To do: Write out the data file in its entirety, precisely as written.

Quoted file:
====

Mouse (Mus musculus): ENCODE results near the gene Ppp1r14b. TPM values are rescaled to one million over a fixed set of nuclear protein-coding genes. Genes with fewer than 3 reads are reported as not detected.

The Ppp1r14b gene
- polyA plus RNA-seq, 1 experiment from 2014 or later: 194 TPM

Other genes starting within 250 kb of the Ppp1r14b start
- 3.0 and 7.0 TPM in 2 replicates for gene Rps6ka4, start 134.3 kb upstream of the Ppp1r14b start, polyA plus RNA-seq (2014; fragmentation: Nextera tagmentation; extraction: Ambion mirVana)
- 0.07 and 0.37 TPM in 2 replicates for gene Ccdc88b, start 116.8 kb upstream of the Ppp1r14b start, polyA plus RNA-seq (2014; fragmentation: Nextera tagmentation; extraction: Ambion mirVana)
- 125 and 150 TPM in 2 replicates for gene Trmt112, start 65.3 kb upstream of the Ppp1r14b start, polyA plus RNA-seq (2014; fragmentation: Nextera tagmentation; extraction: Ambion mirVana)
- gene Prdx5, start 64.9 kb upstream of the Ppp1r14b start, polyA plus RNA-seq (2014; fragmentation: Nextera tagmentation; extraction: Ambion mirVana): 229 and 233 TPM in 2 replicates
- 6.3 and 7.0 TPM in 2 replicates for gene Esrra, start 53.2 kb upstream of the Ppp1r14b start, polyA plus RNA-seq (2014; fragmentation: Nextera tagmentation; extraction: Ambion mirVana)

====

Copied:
Mouse (Mus musculus): ENCODE results near the gene Ppp1r14b. TPM values are rescaled to one million over a fixed set of nuclear protein-coding genes. Genes with fewer than 3 reads are reported as not detected.

The Ppp1r14b gene
- polyA plus RNA-seq, 1 experiment from 2014 or later: 194 TPM

Other genes starting within 250 kb of the Ppp1r14b start
- 3.0 and 7.0 TPM in 2 replicates for gene Rps6ka4, start 134.3 kb upstream of the Ppp1r14b start, polyA plus RNA-seq (2014; fragmentation: Nextera tagmentation; extraction: Ambion mirVana)
- 0.07 and 0.37 TPM in 2 replicates for gene Ccdc88b, start 116.8 kb upstream of the Ppp1r14b start, polyA plus RNA-seq (2014; fragmentation: Nextera tagmentation; extraction: Ambion mirVana)
- 125 and 150 TPM in 2 replicates for gene Trmt112, start 65.3 kb upstream of the Ppp1r14b start, polyA plus RNA-seq (2014; fragmentation: Nextera tagmentation; extraction: Ambion mirVana)
- gene Prdx5, start 64.9 kb upstream of the Ppp1r14b start, polyA plus RNA-seq (2014; fragmentation: Nextera tagmentation; extraction: Ambion mirVana): 229 and 233 TPM in 2 replicates
- 6.3 and 7.0 TPM in 2 replicates for gene Esrra, start 53.2 kb upstream of the Ppp1r14b start, polyA plus RNA-seq (2014; fragmentation: Nextera tagmentation; extraction: Ambion mirVana)